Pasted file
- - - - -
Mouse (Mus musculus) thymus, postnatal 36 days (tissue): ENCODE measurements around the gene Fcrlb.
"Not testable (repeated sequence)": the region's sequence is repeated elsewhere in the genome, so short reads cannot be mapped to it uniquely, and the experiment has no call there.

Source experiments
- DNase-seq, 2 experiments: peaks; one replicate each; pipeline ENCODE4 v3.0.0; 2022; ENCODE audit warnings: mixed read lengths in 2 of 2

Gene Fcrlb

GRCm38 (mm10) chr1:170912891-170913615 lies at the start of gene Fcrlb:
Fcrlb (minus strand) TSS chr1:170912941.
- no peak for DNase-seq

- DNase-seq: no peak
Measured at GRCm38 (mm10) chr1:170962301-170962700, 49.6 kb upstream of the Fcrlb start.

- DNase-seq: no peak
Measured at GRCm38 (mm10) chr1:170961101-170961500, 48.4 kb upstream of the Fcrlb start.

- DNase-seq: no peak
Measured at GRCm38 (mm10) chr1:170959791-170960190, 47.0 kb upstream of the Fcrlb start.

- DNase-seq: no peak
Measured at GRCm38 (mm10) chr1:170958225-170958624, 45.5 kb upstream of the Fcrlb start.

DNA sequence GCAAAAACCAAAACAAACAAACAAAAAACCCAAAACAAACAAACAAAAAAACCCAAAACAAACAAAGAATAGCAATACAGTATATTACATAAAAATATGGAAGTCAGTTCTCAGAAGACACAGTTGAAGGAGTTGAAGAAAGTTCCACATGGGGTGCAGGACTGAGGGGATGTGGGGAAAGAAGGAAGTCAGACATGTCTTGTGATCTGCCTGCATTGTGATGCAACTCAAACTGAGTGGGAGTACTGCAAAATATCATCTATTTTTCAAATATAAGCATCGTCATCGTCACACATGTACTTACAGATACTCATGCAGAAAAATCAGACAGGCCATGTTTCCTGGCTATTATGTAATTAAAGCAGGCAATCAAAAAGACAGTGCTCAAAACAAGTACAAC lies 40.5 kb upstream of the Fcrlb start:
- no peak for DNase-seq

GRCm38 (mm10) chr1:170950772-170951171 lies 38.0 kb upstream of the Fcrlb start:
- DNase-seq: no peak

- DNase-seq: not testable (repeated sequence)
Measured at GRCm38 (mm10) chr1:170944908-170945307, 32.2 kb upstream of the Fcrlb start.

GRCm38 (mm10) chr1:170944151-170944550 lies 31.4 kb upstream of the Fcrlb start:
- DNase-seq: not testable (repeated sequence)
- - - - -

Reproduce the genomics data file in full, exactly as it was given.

Mouse (Mus musculus) thymus, postnatal 36 days (tissue): ENCODE measurements around the gene Fcrlb.
"Not testable (repeated sequence)": the region's sequence is repeated elsewhere in the genome, so short reads cannot be mapped to it uniquely, and the experiment has no call there.

Source experiments
- DNase-seq, 2 experiments: peaks; one replicate each; pipeline ENCODE4 v3.0.0; 2022; ENCODE audit warnings: mixed read lengths in 2 of 2

Gene Fcrlb

GRCm38 (mm10) chr1:170912891-170913615 lies at the start of gene Fcrlb:
Fcrlb (minus strand) TSS chr1:170912941.
- no peak for DNase-seq

- DNase-seq: no peak
Measured at GRCm38 (mm10) chr1:170962301-170962700, 49.6 kb upstream of the Fcrlb start.

- DNase-seq: no peak
Measured at GRCm38 (mm10) chr1:170961101-170961500, 48.4 kb upstream of the Fcrlb start.

- DNase-seq: no peak
Measured at GRCm38 (mm10) chr1:170959791-170960190, 47.0 kb upstream of the Fcrlb start.

- DNase-seq: no peak
Measured at GRCm38 (mm10) chr1:170958225-170958624, 45.5 kb upstream of the Fcrlb start.

DNA sequence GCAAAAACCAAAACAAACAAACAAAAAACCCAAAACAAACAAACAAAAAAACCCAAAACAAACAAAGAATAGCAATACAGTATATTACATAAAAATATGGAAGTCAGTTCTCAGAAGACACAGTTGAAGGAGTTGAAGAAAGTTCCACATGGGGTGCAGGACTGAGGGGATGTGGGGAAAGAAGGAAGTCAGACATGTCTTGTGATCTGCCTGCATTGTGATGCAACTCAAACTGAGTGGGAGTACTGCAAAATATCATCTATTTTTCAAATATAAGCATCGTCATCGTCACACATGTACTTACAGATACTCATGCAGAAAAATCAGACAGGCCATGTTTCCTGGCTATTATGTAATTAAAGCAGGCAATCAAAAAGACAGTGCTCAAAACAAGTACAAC lies 40.5 kb upstream of the Fcrlb start:
- no peak for DNase-seq

GRCm38 (mm10) chr1:170950772-170951171 lies 38.0 kb upstream of the Fcrlb start:
- DNase-seq: no peak

- DNase-seq: not testable (repeated sequence)
Measured at GRCm38 (mm10) chr1:170944908-170945307, 32.2 kb upstream of the Fcrlb start.

GRCm38 (mm10) chr1:170944151-170944550 lies 31.4 kb upstream of the Fcrlb start:
- DNase-seq: not testable (repeated sequence)